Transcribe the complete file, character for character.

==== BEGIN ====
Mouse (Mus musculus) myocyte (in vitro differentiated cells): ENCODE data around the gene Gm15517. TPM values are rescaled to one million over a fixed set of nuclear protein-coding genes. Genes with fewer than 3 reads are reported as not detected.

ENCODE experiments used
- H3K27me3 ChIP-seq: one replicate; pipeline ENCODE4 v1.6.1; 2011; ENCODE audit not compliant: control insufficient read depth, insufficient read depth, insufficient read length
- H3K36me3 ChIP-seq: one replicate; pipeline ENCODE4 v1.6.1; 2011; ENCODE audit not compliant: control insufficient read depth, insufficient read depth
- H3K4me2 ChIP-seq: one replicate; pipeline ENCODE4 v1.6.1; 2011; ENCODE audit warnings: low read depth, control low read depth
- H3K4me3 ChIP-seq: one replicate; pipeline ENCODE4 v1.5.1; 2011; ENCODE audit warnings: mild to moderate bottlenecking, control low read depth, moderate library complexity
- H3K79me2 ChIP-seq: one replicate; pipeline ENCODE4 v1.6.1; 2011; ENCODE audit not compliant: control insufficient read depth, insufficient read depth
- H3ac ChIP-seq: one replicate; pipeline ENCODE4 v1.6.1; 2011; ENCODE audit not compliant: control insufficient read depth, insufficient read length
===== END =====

Mouse (Mus musculus) myocyte (in vitro differentiated cells): ENCODE data around the gene Gm15517. TPM values are rescaled to one million over a fixed set of nuclear protein-coding genes. Genes with fewer than 3 reads are reported as not detected.

ENCODE experiments used
- H3K27me3 ChIP-seq: one replicate; pipeline ENCODE4 v1.6.1; 2011; ENCODE audit not compliant: control insufficient read depth, insufficient read depth, insufficient read length
- H3K36me3 ChIP-seq: one replicate; pipeline ENCODE4 v1.6.1; 2011; ENCODE audit not compliant: control insufficient read depth, insufficient read depth
- H3K4me2 ChIP-seq: one replicate; pipeline ENCODE4 v1.6.1; 2011; ENCODE audit warnings: low read depth, control low read depth
- H3K4me3 ChIP-seq: one replicate; pipeline ENCODE4 v1.5.1; 2011; ENCODE audit warnings: mild to moderate bottlenecking, control low read depth, moderate library complexity
- H3K79me2 ChIP-seq: one replicate; pipeline ENCODE4 v1.6.1; 2011; ENCODE audit not compliant: control insufficient read depth, insufficient read depth
- H3ac ChIP-seq: one replicate; pipeline ENCODE4 v1.6.1; 2011; ENCODE audit not compliant: control insufficient read depth, insufficient read length